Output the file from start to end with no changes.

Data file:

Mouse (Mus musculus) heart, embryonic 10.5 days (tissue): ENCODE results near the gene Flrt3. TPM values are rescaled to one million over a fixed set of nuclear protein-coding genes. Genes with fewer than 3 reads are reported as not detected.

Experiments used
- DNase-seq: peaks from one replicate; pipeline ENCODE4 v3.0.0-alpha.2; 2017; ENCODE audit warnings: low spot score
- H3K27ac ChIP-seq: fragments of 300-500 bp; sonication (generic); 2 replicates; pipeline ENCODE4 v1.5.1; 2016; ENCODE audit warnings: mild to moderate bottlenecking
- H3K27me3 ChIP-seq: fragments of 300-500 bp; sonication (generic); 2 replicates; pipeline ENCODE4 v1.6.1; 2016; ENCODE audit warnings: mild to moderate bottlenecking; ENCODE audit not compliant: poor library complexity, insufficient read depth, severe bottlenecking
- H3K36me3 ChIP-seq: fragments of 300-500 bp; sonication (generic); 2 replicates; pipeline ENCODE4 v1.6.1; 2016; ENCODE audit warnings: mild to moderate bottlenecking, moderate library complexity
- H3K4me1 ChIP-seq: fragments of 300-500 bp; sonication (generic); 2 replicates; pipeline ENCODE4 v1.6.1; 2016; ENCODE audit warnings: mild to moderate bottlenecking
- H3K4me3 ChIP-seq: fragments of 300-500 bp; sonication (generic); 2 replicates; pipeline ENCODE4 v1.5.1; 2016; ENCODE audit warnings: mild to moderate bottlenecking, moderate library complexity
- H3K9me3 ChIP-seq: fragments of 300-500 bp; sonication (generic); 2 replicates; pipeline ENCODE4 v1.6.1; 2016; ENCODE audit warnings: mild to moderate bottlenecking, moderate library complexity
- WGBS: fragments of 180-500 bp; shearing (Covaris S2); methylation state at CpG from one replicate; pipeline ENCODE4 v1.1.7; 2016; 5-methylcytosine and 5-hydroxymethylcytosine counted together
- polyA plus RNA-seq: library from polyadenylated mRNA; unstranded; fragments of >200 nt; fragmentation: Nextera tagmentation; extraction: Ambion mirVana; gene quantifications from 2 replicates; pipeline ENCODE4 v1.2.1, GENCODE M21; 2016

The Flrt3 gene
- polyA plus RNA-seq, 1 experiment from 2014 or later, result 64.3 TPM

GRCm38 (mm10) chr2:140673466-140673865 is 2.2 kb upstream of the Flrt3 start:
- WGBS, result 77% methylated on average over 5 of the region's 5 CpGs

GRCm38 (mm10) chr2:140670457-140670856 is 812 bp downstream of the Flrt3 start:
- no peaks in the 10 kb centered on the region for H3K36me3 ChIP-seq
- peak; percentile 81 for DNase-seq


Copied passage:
Mouse (Mus musculus) heart, embryonic 10.5 days (tissue): ENCODE results near the gene Flrt3. TPM values are rescaled to one million over a fixed set of nuclear protein-coding genes. Genes with fewer than 3 reads are reported as not detected.

Experiments used
- DNase-seq: peaks from one replicate; pipeline ENCODE4 v3.0.0-alpha.2; 2017; ENCODE audit warnings: low spot score
- H3K27ac ChIP-seq: fragments of 300-500 bp; sonication (generic); 2 replicates; pipeline ENCODE4 v1.5.1; 2016; ENCODE audit warnings: mild to moderate bottlenecking
- H3K27me3 ChIP-seq: fragments of 300-500 bp; sonication (generic); 2 replicates; pipeline ENCODE4 v1.6.1; 2016; ENCODE audit warnings: mild to moderate bottlenecking; ENCODE audit not compliant: poor library complexity, insufficient read depth, severe bottlenecking
- H3K36me3 ChIP-seq: fragments of 300-500 bp; sonication (generic); 2 replicates; pipeline ENCODE4 v1.6.1; 2016; ENCODE audit warnings: mild to moderate bottlenecking, moderate library complexity
- H3K4me1 ChIP-seq: fragments of 300-500 bp; sonication (generic); 2 replicates; pipeline ENCODE4 v1.6.1; 2016; ENCODE audit warnings: mild to moderate bottlenecking
- H3K4me3 ChIP-seq: fragments of 300-500 bp; sonication (generic); 2 replicates; pipeline ENCODE4 v1.5.1; 2016; ENCODE audit warnings: mild to moderate bottlenecking, moderate library complexity
- H3K9me3 ChIP-seq: fragments of 300-500 bp; sonication (generic); 2 replicates; pipeline ENCODE4 v1.6.1; 2016; ENCODE audit warnings: mild to moderate bottlenecking, moderate library complexity
- WGBS: fragments of 180-500 bp; shearing (Covaris S2); methylation state at CpG from one replicate; pipeline ENCODE4 v1.1.7; 2016; 5-methylcytosine and 5-hydroxymethylcytosine counted together
- polyA plus RNA-seq: library from polyadenylated mRNA; unstranded; fragments of >200 nt; fragmentation: Nextera tagmentation; extraction: Ambion mirVana; gene quantifications from 2 replicates; pipeline ENCODE4 v1.2.1, GENCODE M21; 2016

The Flrt3 gene
- polyA plus RNA-seq, 1 experiment from 2014 or later, result 64.3 TPM

GRCm38 (mm10) chr2:140673466-140673865 is 2.2 kb upstream of the Flrt3 start:
- WGBS, result 77% methylated on average over 5 of the region's 5 CpGs

GRCm38 (mm10) chr2:140670457-140670856 is 812 bp downstream of the Flrt3 start:
- no peaks in the 10 kb centered on the region for H3K36me3 ChIP-seq
- peak; percentile 81 for DNase-seq